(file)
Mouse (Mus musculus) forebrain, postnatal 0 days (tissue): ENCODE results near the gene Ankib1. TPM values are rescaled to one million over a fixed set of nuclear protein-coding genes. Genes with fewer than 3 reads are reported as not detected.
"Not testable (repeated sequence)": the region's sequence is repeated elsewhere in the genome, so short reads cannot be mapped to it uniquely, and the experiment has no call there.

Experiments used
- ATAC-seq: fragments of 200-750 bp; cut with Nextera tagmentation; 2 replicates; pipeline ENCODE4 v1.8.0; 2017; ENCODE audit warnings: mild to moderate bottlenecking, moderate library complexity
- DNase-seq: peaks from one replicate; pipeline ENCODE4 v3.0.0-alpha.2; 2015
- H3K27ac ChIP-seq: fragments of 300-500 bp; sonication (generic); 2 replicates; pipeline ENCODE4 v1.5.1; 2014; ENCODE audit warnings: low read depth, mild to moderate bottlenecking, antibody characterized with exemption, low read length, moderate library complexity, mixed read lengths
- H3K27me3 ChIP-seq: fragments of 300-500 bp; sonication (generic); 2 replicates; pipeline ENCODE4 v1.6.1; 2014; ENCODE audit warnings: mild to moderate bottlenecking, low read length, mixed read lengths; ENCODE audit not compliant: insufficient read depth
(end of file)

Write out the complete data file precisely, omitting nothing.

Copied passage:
Mouse (Mus musculus) forebrain, postnatal 0 days (tissue): ENCODE results near the gene Ankib1. TPM values are rescaled to one million over a fixed set of nuclear protein-coding genes. Genes with fewer than 3 reads are reported as not detected.
"Not testable (repeated sequence)": the region's sequence is repeated elsewhere in the genome, so short reads cannot be mapped to it uniquely, and the experiment has no call there.

Experiments used
- ATAC-seq: fragments of 200-750 bp; cut with Nextera tagmentation; 2 replicates; pipeline ENCODE4 v1.8.0; 2017; ENCODE audit warnings: mild to moderate bottlenecking, moderate library complexity
- DNase-seq: peaks from one replicate; pipeline ENCODE4 v3.0.0-alpha.2; 2015
- H3K27ac ChIP-seq: fragments of 300-500 bp; sonication (generic); 2 replicates; pipeline ENCODE4 v1.5.1; 2014; ENCODE audit warnings: low read depth, mild to moderate bottlenecking, antibody characterized with exemption, low read length, moderate library complexity, mixed read lengths
- H3K27me3 ChIP-seq: fragments of 300-500 bp; sonication (generic); 2 replicates; pipeline ENCODE4 v1.6.1; 2014; ENCODE audit warnings: mild to moderate bottlenecking, low read length, mixed read lengths; ENCODE audit not compliant: insufficient read depth